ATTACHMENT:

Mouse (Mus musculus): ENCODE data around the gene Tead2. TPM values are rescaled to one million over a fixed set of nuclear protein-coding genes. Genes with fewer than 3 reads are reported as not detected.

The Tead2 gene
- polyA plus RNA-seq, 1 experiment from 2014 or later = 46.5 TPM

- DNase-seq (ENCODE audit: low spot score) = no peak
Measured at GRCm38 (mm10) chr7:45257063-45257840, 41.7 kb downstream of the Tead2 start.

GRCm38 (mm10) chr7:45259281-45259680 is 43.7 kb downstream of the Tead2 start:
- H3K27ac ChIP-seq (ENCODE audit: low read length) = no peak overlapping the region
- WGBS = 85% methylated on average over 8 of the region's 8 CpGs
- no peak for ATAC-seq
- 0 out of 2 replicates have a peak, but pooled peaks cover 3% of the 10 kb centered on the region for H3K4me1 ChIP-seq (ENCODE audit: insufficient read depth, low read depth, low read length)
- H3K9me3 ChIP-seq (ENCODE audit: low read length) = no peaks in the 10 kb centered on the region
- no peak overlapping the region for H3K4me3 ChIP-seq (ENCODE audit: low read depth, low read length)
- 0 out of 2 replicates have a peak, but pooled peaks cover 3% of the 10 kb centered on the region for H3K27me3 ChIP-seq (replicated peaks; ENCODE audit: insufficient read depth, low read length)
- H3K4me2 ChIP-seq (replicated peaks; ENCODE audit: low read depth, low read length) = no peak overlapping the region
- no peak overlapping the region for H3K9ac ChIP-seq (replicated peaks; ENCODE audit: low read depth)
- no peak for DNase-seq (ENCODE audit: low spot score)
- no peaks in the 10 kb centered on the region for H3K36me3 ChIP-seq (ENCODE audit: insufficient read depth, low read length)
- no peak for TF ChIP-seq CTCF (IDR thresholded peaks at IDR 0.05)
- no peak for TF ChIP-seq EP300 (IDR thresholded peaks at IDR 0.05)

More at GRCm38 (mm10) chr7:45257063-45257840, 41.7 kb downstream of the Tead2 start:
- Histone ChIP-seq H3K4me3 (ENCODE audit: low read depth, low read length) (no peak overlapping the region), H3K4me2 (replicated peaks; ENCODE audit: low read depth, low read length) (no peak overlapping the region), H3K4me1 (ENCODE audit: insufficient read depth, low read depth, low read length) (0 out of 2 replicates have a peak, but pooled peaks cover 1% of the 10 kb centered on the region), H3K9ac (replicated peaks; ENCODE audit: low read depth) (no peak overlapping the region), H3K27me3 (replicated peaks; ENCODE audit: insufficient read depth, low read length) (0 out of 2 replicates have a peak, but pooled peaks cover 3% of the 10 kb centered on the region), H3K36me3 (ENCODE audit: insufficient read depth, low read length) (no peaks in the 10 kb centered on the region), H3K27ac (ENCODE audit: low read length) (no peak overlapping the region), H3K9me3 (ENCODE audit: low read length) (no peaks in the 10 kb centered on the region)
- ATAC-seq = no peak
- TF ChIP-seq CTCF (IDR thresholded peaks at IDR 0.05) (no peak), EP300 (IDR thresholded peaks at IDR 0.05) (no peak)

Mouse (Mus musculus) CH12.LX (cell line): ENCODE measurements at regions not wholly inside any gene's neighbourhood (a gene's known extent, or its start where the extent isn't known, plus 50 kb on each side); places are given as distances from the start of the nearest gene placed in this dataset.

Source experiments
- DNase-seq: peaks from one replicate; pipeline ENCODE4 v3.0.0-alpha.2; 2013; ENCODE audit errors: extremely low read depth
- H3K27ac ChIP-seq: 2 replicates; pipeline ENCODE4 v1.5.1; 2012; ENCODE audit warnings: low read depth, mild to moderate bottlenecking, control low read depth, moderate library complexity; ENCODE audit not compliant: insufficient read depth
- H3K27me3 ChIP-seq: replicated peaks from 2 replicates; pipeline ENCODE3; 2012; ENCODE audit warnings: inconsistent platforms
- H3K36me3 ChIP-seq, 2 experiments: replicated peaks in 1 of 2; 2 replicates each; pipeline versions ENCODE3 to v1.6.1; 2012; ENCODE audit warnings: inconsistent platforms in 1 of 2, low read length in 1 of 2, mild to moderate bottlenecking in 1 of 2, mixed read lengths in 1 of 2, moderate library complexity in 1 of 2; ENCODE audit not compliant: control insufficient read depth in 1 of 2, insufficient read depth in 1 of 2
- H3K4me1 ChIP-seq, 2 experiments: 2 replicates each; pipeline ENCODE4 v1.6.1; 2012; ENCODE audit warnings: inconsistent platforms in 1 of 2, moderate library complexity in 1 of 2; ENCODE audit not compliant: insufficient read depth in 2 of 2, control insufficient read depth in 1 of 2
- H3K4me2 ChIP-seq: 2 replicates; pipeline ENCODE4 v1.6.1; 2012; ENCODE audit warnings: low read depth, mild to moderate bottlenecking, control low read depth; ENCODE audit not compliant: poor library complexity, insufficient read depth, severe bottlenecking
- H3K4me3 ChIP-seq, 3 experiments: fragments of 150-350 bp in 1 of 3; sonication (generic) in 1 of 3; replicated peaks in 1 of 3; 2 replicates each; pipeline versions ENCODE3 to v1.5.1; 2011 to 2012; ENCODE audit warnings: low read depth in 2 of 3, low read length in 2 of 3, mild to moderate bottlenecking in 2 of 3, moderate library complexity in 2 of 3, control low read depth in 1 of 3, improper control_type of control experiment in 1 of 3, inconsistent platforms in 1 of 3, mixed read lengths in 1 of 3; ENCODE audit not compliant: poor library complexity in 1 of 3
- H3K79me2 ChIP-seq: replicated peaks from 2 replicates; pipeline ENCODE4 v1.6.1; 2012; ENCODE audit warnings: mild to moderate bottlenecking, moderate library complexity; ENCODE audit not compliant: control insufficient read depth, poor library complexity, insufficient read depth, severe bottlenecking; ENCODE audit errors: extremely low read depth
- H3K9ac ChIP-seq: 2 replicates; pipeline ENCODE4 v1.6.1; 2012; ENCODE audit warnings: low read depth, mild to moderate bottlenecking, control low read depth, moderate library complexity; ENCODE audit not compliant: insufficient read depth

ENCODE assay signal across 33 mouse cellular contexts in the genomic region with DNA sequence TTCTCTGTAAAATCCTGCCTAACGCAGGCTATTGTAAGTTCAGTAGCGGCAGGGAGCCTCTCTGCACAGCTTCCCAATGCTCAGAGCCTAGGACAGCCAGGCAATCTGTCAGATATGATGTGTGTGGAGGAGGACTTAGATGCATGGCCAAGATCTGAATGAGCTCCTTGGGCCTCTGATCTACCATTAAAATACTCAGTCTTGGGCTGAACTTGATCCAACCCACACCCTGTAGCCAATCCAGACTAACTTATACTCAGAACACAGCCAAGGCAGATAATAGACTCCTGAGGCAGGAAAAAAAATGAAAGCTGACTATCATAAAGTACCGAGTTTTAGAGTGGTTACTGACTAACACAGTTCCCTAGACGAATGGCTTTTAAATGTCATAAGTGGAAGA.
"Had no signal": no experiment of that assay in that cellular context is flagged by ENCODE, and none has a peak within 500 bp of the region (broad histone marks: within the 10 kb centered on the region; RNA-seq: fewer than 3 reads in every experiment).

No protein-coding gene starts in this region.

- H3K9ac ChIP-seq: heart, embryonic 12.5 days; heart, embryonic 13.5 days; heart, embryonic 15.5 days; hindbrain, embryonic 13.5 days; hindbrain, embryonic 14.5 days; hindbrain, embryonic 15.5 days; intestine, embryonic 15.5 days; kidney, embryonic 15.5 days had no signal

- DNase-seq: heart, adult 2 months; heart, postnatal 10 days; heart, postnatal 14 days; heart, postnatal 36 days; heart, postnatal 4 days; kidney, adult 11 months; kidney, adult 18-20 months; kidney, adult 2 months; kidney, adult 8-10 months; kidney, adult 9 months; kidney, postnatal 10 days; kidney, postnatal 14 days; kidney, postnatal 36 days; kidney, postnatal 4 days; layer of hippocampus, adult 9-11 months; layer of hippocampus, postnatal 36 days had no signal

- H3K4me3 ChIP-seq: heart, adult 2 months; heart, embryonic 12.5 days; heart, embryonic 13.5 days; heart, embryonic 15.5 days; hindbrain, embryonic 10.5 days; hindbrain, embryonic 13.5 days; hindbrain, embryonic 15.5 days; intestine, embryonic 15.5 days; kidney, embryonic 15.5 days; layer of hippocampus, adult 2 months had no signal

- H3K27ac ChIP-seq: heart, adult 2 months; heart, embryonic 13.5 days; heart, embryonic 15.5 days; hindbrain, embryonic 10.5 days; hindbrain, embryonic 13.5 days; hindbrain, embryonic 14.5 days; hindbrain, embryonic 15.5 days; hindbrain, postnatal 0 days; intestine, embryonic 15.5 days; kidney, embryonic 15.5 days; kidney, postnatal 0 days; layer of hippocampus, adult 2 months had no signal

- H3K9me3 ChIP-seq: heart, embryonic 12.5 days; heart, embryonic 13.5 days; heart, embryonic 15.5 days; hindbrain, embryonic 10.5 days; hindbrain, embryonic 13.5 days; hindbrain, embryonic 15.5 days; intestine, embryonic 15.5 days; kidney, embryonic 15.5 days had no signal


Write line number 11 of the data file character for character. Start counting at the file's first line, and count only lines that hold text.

- H3K9me3 ChIP-seq (ENCODE audit: low read length) = no peaks in the 10 kb centered on the region